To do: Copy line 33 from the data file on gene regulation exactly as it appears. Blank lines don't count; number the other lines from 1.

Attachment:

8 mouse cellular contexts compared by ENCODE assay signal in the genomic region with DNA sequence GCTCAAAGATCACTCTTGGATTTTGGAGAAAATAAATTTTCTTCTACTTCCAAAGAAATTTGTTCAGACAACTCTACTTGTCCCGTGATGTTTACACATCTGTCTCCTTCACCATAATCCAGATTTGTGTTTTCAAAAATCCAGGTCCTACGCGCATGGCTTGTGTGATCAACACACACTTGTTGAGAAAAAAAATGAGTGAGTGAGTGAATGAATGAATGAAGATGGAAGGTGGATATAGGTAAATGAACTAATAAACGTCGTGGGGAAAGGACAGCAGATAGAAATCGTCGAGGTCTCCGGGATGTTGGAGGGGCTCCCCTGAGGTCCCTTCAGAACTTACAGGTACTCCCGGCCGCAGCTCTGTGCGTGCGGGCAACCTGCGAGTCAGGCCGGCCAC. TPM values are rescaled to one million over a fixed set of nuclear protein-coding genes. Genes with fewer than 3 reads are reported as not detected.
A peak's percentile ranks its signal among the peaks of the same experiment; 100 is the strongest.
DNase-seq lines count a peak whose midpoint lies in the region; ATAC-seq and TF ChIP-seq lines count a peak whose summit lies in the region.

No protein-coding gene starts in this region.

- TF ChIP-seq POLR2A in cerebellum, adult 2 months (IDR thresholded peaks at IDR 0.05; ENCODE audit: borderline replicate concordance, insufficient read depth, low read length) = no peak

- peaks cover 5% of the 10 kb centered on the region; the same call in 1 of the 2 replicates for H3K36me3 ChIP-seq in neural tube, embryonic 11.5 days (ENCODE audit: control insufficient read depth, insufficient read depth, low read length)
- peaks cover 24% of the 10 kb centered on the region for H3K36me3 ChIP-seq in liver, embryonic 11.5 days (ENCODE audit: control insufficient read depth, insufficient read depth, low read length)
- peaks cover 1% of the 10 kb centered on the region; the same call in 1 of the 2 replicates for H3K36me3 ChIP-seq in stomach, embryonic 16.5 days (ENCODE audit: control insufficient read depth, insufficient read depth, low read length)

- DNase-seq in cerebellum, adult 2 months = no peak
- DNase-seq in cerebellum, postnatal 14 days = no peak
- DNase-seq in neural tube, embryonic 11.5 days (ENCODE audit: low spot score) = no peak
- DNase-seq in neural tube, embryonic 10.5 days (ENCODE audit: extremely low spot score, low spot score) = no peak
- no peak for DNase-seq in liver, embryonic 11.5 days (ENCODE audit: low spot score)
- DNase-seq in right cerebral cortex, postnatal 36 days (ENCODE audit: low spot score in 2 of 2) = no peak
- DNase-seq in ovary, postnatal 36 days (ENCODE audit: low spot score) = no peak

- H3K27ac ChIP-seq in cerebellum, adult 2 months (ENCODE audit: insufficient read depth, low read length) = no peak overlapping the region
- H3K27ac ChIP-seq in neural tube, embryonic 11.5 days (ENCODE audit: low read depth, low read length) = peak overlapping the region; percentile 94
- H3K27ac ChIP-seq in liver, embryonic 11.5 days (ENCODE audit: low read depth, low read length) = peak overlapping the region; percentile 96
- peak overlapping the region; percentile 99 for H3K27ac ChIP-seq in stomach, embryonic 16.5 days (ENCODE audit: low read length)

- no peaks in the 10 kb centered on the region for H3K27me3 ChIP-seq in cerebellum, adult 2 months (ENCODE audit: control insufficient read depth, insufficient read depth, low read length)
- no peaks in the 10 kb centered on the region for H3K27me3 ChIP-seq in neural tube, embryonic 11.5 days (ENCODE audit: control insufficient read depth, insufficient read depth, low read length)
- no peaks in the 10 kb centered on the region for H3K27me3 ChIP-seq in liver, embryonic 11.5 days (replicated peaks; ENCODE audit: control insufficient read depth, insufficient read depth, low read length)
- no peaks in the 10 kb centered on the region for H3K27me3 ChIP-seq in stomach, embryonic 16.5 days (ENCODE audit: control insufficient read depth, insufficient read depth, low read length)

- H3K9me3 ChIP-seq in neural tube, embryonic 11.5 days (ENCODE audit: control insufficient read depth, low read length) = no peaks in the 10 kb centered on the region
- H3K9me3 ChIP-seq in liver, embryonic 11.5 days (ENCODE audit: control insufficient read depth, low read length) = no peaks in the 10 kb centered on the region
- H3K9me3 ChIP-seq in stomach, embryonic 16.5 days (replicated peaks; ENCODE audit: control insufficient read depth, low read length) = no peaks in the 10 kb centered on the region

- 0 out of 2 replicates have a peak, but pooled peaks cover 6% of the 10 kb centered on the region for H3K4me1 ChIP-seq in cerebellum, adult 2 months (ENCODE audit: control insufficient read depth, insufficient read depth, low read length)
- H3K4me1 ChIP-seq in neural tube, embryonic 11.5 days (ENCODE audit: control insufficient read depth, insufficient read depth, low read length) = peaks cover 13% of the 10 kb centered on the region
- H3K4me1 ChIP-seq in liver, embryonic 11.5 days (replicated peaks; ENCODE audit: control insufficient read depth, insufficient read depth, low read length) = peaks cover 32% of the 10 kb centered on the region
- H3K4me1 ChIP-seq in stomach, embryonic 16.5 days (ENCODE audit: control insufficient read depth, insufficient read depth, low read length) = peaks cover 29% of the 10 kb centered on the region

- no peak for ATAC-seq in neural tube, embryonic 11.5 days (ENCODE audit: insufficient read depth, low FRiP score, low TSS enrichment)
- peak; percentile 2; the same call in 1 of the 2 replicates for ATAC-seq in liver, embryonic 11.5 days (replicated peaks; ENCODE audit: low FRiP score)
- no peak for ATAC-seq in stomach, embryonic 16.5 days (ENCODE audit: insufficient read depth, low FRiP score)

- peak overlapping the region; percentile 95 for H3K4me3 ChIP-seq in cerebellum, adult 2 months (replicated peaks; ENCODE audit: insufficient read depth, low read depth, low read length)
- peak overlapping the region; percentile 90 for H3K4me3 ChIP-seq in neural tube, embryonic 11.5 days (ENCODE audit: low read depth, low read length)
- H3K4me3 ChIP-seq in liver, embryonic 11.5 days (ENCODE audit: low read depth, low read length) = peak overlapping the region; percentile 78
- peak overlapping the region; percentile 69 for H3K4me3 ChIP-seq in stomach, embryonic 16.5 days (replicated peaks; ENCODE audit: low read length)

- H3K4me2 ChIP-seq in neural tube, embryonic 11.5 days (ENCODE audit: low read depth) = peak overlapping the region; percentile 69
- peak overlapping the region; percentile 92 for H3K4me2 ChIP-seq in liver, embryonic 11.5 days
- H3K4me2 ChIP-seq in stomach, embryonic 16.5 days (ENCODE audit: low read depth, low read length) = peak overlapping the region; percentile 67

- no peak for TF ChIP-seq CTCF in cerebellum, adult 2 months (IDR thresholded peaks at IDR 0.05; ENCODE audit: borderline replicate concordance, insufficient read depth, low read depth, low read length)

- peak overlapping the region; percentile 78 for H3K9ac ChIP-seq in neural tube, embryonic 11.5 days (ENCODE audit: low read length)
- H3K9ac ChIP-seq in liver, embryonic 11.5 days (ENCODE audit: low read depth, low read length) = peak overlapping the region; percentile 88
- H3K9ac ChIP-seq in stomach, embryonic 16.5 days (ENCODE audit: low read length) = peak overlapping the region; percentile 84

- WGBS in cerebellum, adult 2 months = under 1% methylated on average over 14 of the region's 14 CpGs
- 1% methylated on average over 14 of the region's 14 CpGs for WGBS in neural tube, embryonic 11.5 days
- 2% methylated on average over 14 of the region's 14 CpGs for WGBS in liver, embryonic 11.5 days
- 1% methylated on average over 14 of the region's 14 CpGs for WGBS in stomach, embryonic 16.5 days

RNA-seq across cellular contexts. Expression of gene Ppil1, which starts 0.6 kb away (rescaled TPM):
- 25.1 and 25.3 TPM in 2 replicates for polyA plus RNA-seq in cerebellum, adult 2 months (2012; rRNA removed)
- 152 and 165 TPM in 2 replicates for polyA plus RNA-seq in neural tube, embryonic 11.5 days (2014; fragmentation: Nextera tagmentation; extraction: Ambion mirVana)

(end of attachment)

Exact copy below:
- no peak for ATAC-seq in stomach, embryonic 16.5 days (ENCODE audit: insufficient read depth, low FRiP score)